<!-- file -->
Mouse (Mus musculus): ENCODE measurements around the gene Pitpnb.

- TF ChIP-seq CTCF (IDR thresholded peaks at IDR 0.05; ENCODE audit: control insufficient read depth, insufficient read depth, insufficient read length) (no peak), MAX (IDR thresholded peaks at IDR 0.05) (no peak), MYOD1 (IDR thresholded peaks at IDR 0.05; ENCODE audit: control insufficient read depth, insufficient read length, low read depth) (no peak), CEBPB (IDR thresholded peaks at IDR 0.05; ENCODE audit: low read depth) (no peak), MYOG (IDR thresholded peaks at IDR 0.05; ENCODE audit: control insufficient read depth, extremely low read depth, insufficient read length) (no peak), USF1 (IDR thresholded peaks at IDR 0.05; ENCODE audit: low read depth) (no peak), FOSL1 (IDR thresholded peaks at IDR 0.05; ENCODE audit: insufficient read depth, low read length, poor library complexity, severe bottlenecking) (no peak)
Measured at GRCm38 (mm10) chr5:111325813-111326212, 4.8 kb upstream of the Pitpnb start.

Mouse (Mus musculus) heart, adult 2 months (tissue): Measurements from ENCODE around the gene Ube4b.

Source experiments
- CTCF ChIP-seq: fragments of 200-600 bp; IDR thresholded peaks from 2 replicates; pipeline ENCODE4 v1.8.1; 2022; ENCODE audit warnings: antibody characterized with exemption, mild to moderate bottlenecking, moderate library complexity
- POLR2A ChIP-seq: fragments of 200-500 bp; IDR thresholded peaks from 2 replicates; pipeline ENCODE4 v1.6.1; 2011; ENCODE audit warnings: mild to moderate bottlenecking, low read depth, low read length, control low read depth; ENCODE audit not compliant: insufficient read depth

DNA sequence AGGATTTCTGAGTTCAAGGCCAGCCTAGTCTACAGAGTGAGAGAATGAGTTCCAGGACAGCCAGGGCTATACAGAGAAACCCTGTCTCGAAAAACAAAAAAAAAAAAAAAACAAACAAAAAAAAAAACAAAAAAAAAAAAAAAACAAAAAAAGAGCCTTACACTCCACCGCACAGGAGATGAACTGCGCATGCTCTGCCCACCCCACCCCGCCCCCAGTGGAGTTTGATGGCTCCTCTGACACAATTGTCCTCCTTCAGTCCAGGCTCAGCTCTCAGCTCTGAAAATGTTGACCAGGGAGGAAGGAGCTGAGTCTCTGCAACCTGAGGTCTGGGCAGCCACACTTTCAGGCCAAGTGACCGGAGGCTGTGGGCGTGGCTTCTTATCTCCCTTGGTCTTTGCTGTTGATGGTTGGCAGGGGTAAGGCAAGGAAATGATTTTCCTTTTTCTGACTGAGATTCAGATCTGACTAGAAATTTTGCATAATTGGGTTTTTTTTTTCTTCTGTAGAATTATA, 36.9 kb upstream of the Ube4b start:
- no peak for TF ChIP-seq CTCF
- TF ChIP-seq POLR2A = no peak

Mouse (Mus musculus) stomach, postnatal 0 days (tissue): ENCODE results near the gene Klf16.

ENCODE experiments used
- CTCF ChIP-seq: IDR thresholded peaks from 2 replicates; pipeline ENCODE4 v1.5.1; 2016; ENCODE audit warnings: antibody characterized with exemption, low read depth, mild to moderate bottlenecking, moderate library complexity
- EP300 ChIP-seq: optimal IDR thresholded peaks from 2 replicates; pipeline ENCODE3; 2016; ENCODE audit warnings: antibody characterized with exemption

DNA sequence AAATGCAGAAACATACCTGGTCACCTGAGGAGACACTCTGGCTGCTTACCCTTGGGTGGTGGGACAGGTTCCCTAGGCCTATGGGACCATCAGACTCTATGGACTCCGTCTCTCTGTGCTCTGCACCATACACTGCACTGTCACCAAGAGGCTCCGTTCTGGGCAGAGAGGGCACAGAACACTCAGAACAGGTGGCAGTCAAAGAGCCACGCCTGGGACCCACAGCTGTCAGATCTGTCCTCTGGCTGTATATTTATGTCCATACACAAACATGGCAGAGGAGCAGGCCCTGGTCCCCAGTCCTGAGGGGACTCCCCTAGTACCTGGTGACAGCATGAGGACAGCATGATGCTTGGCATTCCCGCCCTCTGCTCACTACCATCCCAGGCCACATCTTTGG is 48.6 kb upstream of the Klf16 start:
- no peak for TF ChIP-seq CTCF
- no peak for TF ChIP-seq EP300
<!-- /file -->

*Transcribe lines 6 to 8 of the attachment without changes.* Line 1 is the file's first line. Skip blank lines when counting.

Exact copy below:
- CTCF ChIP-seq: fragments of 200-600 bp; IDR thresholded peaks from 2 replicates; pipeline ENCODE4 v1.8.1; 2022; ENCODE audit warnings: antibody characterized with exemption, mild to moderate bottlenecking, moderate library complexity
- POLR2A ChIP-seq: fragments of 200-500 bp; IDR thresholded peaks from 2 replicates; pipeline ENCODE4 v1.6.1; 2011; ENCODE audit warnings: mild to moderate bottlenecking, low read depth, low read length, control low read depth; ENCODE audit not compliant: insufficient read depth

DNA sequence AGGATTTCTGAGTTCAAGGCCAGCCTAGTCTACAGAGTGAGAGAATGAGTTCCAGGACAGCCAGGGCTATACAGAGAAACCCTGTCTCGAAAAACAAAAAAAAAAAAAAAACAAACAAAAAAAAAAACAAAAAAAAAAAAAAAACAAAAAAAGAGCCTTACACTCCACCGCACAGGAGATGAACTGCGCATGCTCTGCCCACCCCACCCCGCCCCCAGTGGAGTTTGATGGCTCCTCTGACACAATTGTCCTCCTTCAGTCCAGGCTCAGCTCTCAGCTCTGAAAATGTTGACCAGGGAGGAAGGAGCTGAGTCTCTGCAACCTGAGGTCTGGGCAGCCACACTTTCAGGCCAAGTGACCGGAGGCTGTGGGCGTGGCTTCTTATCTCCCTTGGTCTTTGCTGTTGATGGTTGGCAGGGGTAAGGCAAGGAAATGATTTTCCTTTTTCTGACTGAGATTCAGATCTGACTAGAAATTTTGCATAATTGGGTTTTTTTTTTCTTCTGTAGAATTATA, 36.9 kb upstream of the Ube4b start: